It took a couple of days, but at some point it suddenly dawned on me that, based on everything I had read about it from various interviews, RAGE on the iPhone seemed to meet a lot of that criteria! Plus, it was built for a mobile device so I knew it wouldn't be too outrageous in terms of performance requirements. And, yeah, it wasn't "the" RAGE that I had been thinking about, but it was pretty close. I knew I had to at least give it a try! So I asked a friend that owned the SD version of the game if I could rip some of the resources from his copy to play around with. (I later bought a copy of the HD version) The files in question were pretty easy to find (SD_RageLevel1.iosMap/Tex) and so within a few minutes I had all of the required files to pursue my new pet project...
...and no freaking idea what the files contained.
Figuring out the Format
Well, yeah, I knew they contained a map and textures respectively, but how those were formatted was anyone's guess. Unlike many of id's past games there's no community documentation of these formats (well, NOW there is...) so I was left with nothing but some assumptions based on what I had read and seen. Amazingly, many of my assumptions proved to be correct or at least pretty close. (I got lucky on that one.)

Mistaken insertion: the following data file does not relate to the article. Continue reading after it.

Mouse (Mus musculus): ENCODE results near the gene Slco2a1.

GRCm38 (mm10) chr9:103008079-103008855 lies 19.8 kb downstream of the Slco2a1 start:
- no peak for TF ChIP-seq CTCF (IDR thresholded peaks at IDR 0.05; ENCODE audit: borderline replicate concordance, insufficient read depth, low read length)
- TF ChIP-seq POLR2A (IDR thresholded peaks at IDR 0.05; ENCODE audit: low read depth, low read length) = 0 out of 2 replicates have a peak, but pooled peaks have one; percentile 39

- Since performance was obviously a concern, I didn't think the files would be encrypted or intentionally obfuscated (beyond, you know, being binary)
- It seemed reasonable that some elements of the Quake BSP files (like the basic lump structure) would carry over to this format
- I knew that the textures were 2BPP PVR, based on interviews that Carmack had given about the game, and I assumed they would be in a easy-to-find and easy-to-parse form to assist the speed of rendering
- I assumed there would be a player path stored in there somewhere, and that it would have visibility and texture information associated with it
- And finally, I assumed that SOMEWHERE in that big ol' lump of 1s and 0s there would be a list XYZ coordinates
That last assumption seemed like a pretty reasonable place to start, so I got busy trying to figure out where those coordinates were.
To that end, I grabbed my WebGL sandbox and hacked up a quick and dirty form that let me specify an offset into the file, a byte stride, and a element count and started brute-force stepping through the file to see if anything looked sensible. I got an awful lot of this for a while: